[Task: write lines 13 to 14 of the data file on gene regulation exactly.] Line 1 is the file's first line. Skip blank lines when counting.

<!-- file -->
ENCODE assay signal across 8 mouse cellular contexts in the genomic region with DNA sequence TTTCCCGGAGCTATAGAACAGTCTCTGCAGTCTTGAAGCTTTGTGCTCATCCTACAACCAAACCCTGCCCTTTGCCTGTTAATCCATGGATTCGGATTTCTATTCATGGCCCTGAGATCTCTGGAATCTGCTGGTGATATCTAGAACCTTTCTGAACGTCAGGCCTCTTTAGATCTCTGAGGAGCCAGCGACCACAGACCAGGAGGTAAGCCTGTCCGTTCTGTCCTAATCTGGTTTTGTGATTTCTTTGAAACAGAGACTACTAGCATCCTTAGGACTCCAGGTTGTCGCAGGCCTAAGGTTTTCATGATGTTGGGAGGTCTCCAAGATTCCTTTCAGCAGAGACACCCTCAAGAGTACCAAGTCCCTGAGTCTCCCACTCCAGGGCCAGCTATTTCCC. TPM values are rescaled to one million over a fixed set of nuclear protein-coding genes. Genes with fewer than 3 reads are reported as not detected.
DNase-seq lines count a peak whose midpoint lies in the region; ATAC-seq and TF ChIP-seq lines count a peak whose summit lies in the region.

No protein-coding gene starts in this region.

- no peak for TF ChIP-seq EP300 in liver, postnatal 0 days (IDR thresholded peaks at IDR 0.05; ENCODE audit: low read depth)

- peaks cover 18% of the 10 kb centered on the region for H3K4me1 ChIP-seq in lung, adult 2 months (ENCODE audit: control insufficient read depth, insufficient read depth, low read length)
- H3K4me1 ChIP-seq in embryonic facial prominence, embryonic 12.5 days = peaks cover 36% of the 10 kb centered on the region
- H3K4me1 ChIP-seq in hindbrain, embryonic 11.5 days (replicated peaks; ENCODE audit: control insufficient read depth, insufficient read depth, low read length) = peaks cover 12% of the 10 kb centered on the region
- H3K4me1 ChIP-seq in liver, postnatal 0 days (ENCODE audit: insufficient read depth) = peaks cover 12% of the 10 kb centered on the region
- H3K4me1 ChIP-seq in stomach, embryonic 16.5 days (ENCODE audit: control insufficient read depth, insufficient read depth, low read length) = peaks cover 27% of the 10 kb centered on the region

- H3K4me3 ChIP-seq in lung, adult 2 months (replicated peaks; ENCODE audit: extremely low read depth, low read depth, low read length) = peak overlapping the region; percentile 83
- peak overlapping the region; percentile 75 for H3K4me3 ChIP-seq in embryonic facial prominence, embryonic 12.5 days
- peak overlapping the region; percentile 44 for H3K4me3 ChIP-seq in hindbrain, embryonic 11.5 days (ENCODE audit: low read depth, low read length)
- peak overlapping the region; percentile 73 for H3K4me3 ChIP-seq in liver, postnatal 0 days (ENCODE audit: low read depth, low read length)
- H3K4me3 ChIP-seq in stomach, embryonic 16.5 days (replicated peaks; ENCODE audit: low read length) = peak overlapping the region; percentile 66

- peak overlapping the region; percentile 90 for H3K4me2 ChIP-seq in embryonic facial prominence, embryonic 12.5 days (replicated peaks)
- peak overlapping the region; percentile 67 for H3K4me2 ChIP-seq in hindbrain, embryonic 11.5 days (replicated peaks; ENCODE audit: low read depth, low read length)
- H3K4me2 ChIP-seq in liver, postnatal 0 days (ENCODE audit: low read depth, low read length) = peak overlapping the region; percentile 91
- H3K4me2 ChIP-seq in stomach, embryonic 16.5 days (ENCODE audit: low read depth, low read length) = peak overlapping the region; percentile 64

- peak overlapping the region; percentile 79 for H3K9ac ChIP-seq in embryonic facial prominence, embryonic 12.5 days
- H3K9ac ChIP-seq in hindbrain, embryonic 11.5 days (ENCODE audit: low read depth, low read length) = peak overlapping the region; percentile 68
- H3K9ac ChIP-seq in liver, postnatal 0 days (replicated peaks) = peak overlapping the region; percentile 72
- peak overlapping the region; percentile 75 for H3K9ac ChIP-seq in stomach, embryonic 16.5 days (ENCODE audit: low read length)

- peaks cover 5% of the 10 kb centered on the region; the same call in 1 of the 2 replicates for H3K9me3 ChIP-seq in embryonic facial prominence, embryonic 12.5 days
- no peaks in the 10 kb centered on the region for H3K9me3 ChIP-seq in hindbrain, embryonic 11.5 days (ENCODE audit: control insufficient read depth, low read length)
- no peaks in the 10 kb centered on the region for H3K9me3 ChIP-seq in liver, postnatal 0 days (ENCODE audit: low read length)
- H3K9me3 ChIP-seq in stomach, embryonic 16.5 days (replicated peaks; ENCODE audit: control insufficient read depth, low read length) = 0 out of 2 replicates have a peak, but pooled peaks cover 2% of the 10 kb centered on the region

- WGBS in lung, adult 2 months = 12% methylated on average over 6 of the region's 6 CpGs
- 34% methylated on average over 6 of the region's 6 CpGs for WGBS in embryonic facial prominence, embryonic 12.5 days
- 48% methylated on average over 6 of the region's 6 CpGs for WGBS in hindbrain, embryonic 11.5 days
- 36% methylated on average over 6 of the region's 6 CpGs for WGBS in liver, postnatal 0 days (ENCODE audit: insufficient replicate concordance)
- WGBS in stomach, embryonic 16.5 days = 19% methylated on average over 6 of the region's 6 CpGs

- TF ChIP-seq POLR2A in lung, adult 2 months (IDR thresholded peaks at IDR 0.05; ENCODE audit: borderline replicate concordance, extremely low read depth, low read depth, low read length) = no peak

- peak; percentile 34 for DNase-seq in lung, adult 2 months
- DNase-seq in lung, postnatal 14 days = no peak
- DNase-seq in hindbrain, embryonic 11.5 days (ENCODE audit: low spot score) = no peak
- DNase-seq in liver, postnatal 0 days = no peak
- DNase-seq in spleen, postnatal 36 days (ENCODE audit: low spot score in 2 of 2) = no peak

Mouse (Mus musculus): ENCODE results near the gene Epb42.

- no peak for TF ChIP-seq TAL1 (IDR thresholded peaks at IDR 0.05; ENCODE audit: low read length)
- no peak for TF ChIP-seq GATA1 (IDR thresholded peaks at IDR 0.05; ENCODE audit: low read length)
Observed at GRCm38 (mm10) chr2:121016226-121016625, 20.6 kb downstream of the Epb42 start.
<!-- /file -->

- peak overlapping the region; percentile 73 for H3K4me3 ChIP-seq in liver, postnatal 0 days (ENCODE audit: low read depth, low read length)
- H3K4me3 ChIP-seq in stomach, embryonic 16.5 days (replicated peaks; ENCODE audit: low read length) = peak overlapping the region; percentile 66